HG_Banner.jpg
 

Honeyguide

 
 

Proving Community Conservation Can Work in Tanzania

Honeyguide’s mission is to make community-based conservation deliver in northern Tanzania. It brings sophisticated technical, management and business skills directly to local communities at key sites, designing and testing out a conservation model that can be replicated countrywide. 

Their key near-term focus is to deliver self-sustaining Wildlife Management Areas (WMAs)—community-run conservation areas established under Tanzanian law—in at least two sites in northern Tanzania. These sites are located next to key protected areas and provide critical habitat and migration routes for elephants, zebra, giraffe and many other species. 

Getting WMAs to deliver for communities and conservation has been one of the most important conservation challenges in Tanzania for the past 20 years, and Honeyguide has designed its work to tackle this challenge and get WMAs to fully deliver.

Honeyguide works across approximately 400,000 hectares of community lands in one of the world’s most important landscapes for wildlife. 

 
 
 
HG_banner_web.jpg
 
impact.png
 

HG_zebra.jpg

HG_Village_web.jpg

HG_Radio-officer.jpg

How Honeyguide Achieves Impact:

Honeyguide works to change local communities’ incentives and behaviors so that the people living alongside wildlife will value and protect it. Their interventions combine five key ingredients:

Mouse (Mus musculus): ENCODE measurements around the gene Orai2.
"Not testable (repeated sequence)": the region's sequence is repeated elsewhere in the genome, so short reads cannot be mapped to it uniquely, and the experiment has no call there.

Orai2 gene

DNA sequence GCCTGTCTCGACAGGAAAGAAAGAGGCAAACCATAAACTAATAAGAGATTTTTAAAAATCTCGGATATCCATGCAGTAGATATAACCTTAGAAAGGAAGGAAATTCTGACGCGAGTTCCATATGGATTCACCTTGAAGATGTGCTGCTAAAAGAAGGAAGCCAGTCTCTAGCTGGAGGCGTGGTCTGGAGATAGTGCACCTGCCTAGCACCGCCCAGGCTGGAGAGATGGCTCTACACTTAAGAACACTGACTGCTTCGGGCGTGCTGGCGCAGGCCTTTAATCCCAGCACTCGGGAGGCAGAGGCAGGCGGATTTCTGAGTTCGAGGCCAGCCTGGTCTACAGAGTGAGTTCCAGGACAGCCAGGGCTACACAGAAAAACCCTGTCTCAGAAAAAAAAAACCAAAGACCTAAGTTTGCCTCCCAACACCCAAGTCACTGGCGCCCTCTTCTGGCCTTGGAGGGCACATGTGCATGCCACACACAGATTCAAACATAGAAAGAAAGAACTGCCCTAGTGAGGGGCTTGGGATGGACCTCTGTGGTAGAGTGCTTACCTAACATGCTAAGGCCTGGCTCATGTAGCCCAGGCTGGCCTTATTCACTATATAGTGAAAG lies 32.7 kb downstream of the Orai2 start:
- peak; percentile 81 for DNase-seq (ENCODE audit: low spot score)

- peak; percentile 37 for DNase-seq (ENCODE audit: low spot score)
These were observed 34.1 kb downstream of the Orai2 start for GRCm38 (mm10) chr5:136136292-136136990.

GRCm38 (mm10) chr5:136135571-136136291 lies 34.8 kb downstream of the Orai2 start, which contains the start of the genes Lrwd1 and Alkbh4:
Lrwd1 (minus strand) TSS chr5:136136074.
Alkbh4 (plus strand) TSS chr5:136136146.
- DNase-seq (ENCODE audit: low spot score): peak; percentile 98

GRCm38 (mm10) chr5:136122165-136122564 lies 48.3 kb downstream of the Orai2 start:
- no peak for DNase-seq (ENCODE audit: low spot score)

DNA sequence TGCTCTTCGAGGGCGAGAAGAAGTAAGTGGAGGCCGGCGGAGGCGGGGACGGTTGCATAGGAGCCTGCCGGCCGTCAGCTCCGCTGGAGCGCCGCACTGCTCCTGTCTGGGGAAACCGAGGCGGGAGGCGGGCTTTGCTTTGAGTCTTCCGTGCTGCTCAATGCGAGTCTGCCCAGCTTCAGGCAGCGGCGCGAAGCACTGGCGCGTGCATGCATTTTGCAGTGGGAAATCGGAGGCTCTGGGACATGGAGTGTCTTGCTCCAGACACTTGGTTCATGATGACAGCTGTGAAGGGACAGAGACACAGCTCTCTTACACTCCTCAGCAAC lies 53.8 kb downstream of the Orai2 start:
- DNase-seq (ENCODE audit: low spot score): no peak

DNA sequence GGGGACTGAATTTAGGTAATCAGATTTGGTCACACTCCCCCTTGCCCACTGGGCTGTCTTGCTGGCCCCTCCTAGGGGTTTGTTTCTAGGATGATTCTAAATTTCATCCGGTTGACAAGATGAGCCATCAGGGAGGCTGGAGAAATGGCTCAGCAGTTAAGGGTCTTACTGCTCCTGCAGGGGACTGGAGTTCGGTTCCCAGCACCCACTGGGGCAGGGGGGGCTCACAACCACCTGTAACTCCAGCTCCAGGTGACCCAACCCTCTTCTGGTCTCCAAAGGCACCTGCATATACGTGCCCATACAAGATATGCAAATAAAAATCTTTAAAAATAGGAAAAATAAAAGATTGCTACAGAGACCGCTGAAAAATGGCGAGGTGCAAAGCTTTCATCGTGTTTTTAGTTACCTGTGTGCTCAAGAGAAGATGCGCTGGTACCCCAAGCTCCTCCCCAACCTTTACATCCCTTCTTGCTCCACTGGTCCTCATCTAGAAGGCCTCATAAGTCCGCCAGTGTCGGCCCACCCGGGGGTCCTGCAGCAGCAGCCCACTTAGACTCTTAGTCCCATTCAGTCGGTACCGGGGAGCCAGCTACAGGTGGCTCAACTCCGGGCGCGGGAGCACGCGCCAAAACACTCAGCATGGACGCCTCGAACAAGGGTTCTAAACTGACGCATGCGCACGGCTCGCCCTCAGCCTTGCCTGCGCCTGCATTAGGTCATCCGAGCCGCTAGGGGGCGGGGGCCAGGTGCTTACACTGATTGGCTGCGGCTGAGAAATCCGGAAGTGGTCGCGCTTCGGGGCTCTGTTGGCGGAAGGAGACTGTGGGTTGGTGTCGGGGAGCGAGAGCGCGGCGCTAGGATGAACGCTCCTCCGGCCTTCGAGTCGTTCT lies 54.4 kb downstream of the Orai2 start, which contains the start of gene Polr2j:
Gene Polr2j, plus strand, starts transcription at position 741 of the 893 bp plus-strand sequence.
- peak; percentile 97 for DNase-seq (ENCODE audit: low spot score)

KWCA_Graph1-PS.png
 

The core premise of community-based conservation is that if local people can benefit from wildlife, and have clear rights to manage it, then they will protect wildlife and its habitat. Through Honeyguide’s work, we see evidence of this becoming reality in northern Tanzania. Communities at their key WMA focal sites are earning more from tourism, and wildlife is recovering, as new published research from Randilen WMA demonstrates. 

 

Giraffe numbers in Randilen WMA

  Source: Lee, D. E., & Bond, M. L. (2018). Quantifying the ecological success of a community-based wildlife conservation area in Tanzania. Journal of Mammalogy, 99(2), 459-464.

Source: Lee, D. E., & Bond, M. L. (2018). Quantifying the ecological success of a community-based wildlife conservation area in Tanzania. Journal of Mammalogy, 99(2), 459-464.


Growing wildlife tourism revenue in Enduimet WMA

HG_graph1.png